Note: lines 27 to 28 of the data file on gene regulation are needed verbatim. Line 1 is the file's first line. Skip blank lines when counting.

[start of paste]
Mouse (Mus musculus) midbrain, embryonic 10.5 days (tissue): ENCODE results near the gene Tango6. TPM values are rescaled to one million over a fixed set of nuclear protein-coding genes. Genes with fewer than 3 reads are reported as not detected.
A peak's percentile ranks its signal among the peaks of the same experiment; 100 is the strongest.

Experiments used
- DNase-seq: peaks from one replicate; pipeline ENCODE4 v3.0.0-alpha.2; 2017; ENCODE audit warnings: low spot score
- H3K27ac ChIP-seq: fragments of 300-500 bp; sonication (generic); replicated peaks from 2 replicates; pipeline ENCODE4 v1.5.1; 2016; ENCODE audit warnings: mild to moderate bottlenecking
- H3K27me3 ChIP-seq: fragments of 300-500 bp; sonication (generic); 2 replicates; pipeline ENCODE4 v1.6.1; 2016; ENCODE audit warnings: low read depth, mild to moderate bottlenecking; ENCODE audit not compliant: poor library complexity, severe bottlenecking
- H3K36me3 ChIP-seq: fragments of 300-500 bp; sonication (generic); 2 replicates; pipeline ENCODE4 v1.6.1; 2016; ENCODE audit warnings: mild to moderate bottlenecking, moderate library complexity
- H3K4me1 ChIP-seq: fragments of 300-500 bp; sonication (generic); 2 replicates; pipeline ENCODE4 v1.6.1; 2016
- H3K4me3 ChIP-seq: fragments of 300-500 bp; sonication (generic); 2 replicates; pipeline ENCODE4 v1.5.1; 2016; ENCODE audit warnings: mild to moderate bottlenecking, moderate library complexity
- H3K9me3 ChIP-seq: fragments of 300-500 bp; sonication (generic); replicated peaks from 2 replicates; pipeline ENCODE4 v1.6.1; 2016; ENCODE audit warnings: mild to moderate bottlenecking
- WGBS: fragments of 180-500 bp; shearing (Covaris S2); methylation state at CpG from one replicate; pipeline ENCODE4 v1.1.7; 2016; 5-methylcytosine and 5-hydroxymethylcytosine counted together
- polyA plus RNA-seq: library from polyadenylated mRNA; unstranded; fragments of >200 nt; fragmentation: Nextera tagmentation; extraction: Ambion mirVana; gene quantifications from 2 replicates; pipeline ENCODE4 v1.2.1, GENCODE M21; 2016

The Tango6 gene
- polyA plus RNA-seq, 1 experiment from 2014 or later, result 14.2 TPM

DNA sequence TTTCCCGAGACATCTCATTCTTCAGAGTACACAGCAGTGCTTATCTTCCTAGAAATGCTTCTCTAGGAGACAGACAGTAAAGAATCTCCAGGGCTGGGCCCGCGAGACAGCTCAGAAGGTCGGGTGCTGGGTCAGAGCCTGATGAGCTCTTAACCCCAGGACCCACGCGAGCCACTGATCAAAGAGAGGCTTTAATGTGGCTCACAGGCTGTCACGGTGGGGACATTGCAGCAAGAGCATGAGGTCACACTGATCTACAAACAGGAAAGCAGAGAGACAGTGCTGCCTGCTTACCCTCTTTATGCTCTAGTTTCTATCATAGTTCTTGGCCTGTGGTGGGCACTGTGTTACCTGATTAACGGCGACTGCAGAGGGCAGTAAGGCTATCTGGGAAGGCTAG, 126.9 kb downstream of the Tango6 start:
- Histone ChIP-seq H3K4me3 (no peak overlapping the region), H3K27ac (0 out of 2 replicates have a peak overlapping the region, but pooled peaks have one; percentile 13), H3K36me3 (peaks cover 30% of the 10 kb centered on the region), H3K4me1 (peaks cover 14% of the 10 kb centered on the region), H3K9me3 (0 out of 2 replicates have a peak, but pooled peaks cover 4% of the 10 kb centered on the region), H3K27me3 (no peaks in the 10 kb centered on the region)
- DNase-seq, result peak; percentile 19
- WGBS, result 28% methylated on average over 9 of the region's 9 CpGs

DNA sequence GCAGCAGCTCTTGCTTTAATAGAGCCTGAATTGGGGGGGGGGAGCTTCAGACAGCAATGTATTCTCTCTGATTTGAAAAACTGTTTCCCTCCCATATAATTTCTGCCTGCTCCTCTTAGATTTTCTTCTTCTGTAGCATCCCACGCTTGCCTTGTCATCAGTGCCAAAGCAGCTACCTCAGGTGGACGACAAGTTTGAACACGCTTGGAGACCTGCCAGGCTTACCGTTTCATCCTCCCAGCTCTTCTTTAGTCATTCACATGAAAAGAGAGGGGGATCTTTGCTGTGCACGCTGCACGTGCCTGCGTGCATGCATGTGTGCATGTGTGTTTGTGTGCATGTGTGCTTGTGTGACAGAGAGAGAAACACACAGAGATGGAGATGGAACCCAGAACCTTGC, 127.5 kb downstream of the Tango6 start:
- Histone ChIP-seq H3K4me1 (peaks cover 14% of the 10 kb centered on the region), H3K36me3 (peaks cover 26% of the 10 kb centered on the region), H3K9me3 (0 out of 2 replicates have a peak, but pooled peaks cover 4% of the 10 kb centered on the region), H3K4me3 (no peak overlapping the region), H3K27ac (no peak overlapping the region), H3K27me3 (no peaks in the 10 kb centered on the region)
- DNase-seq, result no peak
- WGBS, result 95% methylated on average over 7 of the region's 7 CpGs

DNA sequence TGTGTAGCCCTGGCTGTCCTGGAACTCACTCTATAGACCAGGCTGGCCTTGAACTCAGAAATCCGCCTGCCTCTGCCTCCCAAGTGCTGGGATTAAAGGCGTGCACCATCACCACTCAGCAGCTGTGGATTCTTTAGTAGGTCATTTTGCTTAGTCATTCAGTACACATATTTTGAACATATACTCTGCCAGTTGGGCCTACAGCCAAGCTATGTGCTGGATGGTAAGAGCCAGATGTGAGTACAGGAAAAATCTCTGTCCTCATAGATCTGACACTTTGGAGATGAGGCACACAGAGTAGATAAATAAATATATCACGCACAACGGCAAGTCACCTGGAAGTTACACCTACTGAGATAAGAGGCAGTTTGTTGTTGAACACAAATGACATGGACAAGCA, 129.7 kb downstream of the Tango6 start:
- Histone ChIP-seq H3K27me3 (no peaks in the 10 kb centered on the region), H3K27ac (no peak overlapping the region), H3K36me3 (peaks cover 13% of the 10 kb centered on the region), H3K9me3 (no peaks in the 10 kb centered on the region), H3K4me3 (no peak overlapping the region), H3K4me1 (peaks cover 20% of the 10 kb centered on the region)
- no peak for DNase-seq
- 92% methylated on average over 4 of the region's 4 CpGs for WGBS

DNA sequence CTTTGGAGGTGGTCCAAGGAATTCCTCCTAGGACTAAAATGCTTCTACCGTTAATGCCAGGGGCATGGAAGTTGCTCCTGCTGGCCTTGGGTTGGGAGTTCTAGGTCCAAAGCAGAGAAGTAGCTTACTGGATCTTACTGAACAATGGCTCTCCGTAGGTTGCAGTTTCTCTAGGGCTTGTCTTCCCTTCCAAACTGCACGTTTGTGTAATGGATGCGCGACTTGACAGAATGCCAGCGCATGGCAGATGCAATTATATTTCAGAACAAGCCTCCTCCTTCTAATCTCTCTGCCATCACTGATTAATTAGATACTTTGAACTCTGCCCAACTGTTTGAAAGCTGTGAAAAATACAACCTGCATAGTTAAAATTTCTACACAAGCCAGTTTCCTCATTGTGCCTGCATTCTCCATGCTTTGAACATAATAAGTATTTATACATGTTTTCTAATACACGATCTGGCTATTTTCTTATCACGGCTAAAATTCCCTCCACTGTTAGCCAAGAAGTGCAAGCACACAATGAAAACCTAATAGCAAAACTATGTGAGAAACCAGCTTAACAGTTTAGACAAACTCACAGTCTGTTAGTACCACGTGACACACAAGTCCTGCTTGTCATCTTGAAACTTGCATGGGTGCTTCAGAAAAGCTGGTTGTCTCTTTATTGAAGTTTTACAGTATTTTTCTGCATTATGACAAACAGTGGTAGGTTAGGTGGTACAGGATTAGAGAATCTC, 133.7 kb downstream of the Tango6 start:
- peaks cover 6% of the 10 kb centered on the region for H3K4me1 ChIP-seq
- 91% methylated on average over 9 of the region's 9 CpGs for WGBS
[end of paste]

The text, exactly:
DNA sequence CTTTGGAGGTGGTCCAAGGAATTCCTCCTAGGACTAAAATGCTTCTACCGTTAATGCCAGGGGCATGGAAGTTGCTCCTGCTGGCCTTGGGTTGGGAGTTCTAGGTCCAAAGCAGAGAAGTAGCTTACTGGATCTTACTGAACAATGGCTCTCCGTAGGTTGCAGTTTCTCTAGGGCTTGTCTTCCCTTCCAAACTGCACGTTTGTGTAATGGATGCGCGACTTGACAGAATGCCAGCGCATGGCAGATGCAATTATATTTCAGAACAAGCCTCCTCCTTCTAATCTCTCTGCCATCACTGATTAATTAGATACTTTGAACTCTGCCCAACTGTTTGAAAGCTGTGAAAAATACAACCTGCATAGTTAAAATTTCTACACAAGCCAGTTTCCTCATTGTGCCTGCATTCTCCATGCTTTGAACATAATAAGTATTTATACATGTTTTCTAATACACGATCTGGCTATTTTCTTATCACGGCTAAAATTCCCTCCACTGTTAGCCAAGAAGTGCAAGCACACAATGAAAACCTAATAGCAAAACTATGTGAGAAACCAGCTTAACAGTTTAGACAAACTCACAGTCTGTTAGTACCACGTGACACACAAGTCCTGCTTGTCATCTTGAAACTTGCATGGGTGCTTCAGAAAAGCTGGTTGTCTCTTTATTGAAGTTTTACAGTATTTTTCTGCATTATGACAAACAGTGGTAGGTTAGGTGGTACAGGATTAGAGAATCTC, 133.7 kb downstream of the Tango6 start:
- peaks cover 6% of the 10 kb centered on the region for H3K4me1 ChIP-seq